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King SMC, Bonaccorsi P, Bendeck S, et al. Melanoma Quality of Life: Pilot Study Using Utility Measurements. Arch Dermatol. 2011;147(3):353–354. doi:https://doi.org/10.1001/archdermatol.2010.340
Quality of life (QOL) is an important predictor of melanoma survival and thus important tounderstand.1 Utilities are a health economic measure of QOL eliciting patient preferences for a specific health state. Patients theoretically give up something of value (money, time, risk of death) to not have the disease in question, thus providing insight into the burden of disease. In an era of limited economic resources and with an annual direct cost of over $563 million,2 the effectiveness of melanoma therapy, in terms of survival and QOL, is a vital criterion for setting priorities in health care. Utilities are used to adjust the amount of life extended by therapeutic interventions investigated in cost-effectiveness analyses (CEAs).3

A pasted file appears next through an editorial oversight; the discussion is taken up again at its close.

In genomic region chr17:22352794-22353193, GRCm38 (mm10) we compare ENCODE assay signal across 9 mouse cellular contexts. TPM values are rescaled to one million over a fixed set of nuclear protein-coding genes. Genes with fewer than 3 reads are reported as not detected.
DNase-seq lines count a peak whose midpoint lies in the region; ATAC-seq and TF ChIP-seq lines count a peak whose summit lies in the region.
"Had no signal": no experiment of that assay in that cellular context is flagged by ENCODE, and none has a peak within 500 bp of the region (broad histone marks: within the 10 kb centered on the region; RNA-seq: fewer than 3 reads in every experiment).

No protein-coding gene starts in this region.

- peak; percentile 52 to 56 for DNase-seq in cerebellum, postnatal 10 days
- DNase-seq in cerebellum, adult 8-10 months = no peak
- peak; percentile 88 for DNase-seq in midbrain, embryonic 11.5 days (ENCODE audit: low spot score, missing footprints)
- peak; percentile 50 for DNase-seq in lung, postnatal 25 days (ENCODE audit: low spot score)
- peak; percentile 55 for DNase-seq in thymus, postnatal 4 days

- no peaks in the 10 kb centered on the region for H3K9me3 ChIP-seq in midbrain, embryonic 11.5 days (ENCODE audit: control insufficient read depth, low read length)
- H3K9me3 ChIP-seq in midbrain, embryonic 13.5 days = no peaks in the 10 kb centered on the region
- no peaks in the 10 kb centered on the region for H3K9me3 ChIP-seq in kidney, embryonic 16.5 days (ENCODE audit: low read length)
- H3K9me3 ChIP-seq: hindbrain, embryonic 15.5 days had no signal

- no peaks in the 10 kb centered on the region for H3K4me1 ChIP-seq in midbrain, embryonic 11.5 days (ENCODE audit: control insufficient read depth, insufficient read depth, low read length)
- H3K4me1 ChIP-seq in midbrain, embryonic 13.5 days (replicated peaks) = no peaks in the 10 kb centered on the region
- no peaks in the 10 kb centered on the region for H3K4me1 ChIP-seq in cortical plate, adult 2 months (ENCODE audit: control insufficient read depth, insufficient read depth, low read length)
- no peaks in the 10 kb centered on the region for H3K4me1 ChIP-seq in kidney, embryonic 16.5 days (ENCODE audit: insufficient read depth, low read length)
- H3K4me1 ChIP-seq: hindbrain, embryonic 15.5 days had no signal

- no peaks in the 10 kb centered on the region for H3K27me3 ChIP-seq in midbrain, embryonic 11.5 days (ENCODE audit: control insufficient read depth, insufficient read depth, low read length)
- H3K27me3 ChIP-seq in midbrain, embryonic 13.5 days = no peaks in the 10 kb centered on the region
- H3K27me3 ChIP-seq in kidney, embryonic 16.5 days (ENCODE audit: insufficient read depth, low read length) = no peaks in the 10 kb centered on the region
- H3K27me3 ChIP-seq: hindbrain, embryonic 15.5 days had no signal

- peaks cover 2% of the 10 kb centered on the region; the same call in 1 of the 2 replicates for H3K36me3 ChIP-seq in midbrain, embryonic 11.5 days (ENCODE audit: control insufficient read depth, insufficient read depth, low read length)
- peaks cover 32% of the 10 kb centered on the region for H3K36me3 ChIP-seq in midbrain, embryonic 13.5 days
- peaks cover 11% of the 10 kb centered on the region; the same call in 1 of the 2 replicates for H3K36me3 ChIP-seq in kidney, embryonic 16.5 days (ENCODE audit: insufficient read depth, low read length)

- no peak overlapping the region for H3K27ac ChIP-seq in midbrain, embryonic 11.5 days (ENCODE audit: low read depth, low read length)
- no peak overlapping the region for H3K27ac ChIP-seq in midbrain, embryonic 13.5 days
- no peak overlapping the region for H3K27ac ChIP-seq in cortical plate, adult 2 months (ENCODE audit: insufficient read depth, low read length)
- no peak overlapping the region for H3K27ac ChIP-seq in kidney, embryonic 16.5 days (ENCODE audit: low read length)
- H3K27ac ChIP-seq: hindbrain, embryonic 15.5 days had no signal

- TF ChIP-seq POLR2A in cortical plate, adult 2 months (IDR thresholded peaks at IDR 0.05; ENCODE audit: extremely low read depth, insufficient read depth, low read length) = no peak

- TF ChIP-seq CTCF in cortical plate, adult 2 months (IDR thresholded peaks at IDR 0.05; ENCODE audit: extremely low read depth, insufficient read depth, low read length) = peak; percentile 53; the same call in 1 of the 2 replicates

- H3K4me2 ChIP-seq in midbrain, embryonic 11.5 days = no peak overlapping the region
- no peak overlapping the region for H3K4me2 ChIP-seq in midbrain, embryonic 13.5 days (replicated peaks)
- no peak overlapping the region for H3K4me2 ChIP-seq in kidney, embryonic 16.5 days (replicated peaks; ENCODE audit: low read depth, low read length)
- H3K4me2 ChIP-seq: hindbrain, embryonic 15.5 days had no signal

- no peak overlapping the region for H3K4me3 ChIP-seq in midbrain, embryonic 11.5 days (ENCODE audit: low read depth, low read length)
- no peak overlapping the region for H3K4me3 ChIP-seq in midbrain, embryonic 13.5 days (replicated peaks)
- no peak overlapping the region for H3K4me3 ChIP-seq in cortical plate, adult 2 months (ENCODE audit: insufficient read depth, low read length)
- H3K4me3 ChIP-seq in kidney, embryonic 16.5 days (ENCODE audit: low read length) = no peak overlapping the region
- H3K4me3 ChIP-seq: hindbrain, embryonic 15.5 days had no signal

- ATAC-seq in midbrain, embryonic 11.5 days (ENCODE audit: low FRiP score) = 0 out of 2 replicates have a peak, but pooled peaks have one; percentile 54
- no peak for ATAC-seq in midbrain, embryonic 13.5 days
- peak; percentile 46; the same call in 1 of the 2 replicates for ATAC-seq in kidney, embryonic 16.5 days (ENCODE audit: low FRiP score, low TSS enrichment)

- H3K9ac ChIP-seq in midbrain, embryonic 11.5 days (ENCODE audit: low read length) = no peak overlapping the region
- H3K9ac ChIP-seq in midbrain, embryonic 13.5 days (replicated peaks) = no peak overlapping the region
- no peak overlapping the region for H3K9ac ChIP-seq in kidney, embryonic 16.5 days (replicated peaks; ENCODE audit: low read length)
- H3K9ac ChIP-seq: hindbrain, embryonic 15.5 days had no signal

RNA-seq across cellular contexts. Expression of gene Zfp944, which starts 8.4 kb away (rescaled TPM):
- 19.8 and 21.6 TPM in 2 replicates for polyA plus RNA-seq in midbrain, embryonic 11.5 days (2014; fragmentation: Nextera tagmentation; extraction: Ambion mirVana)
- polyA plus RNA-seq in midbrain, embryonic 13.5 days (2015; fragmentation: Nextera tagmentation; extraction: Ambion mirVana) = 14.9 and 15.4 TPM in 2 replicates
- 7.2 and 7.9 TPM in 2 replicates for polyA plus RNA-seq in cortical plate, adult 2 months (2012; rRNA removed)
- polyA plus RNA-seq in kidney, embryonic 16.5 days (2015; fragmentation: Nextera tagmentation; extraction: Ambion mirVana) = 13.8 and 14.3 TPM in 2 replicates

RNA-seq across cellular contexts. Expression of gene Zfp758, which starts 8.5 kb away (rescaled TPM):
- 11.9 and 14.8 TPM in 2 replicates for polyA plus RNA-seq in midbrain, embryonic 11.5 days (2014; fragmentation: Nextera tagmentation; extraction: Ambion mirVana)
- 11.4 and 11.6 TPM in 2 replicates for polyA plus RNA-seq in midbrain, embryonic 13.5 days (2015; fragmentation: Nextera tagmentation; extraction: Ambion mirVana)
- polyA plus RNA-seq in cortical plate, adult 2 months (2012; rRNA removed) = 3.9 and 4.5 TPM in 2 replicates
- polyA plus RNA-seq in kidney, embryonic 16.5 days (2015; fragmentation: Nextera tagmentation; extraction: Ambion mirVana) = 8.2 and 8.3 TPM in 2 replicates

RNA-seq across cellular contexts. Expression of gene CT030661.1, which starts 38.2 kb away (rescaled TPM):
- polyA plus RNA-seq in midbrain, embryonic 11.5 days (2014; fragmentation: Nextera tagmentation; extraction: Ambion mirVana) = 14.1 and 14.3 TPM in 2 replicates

Currently, no repository of melanoma utility data by stage exists. Our goal was to fill this void and test face validity, comparing utilities across stage and time. We hypothesized that melanoma utilities would decrease (more QOL impact) with increasing stage of disease and that time from initial diagnosis would temper the QOL impact as reflected in increased utilities. Finally, because some researchers use proxy subjects to estimate utilities, we explore the ability of our subjects to estimate the impact of melanoma at stages other than their own.